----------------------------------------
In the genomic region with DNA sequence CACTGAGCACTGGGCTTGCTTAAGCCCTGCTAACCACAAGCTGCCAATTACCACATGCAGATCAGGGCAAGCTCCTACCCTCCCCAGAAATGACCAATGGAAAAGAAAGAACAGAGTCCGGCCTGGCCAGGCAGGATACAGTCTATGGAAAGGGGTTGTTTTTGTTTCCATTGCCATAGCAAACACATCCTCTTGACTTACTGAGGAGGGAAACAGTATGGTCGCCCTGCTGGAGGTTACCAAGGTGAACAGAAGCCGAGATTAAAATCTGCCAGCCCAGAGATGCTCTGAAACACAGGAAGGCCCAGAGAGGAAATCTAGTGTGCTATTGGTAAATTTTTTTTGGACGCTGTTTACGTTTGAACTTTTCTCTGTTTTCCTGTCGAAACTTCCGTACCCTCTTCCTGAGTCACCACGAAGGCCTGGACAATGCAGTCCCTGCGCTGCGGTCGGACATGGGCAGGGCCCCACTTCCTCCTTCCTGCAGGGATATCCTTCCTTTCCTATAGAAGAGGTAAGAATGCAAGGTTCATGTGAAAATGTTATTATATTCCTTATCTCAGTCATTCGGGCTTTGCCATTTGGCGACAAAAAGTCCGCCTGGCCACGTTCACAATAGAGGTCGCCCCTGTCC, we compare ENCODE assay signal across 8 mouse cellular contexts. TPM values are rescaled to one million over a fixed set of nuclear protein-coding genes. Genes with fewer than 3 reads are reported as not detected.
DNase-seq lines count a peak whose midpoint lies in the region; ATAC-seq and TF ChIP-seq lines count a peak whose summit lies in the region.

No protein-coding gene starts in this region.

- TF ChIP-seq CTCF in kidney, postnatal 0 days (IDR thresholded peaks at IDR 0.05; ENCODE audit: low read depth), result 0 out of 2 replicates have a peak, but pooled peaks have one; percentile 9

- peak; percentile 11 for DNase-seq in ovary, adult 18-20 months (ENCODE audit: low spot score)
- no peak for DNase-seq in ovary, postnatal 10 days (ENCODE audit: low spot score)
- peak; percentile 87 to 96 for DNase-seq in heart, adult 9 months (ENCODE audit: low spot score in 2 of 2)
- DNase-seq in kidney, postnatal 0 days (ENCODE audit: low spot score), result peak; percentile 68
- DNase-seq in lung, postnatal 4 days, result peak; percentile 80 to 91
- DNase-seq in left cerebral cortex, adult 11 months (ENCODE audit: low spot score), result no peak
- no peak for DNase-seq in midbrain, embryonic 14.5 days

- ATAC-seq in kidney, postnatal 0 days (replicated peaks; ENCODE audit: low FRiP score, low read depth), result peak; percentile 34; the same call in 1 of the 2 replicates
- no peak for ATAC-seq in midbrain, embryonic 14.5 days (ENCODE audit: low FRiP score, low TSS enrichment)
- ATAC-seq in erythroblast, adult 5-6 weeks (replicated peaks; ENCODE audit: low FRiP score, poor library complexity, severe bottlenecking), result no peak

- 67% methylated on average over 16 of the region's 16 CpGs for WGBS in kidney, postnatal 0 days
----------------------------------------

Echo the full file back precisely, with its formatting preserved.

In the genomic region with DNA sequence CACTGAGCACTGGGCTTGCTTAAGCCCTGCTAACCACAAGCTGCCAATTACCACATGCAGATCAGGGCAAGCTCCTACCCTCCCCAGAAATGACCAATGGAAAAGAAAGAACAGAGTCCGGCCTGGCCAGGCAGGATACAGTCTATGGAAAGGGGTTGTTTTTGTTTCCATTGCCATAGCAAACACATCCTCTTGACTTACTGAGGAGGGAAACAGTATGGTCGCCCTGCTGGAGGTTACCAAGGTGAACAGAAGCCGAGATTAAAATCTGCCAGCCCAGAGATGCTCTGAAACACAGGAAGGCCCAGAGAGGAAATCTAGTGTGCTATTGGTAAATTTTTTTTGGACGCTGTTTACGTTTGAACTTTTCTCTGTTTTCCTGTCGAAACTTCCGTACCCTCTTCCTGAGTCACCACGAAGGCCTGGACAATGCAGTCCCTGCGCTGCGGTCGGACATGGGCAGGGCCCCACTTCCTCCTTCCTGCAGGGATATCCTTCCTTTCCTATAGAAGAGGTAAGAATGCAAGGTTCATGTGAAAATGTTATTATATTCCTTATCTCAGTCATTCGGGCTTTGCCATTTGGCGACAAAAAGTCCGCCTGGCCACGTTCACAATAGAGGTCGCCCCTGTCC, we compare ENCODE assay signal across 8 mouse cellular contexts. TPM values are rescaled to one million over a fixed set of nuclear protein-coding genes. Genes with fewer than 3 reads are reported as not detected.
DNase-seq lines count a peak whose midpoint lies in the region; ATAC-seq and TF ChIP-seq lines count a peak whose summit lies in the region.

No protein-coding gene starts in this region.

- TF ChIP-seq CTCF in kidney, postnatal 0 days (IDR thresholded peaks at IDR 0.05; ENCODE audit: low read depth), result 0 out of 2 replicates have a peak, but pooled peaks have one; percentile 9

- peak; percentile 11 for DNase-seq in ovary, adult 18-20 months (ENCODE audit: low spot score)
- no peak for DNase-seq in ovary, postnatal 10 days (ENCODE audit: low spot score)
- peak; percentile 87 to 96 for DNase-seq in heart, adult 9 months (ENCODE audit: low spot score in 2 of 2)
- DNase-seq in kidney, postnatal 0 days (ENCODE audit: low spot score), result peak; percentile 68
- DNase-seq in lung, postnatal 4 days, result peak; percentile 80 to 91
- DNase-seq in left cerebral cortex, adult 11 months (ENCODE audit: low spot score), result no peak
- no peak for DNase-seq in midbrain, embryonic 14.5 days

- ATAC-seq in kidney, postnatal 0 days (replicated peaks; ENCODE audit: low FRiP score, low read depth), result peak; percentile 34; the same call in 1 of the 2 replicates
- no peak for ATAC-seq in midbrain, embryonic 14.5 days (ENCODE audit: low FRiP score, low TSS enrichment)
- ATAC-seq in erythroblast, adult 5-6 weeks (replicated peaks; ENCODE audit: low FRiP score, poor library complexity, severe bottlenecking), result no peak

- 67% methylated on average over 16 of the region's 16 CpGs for WGBS in kidney, postnatal 0 days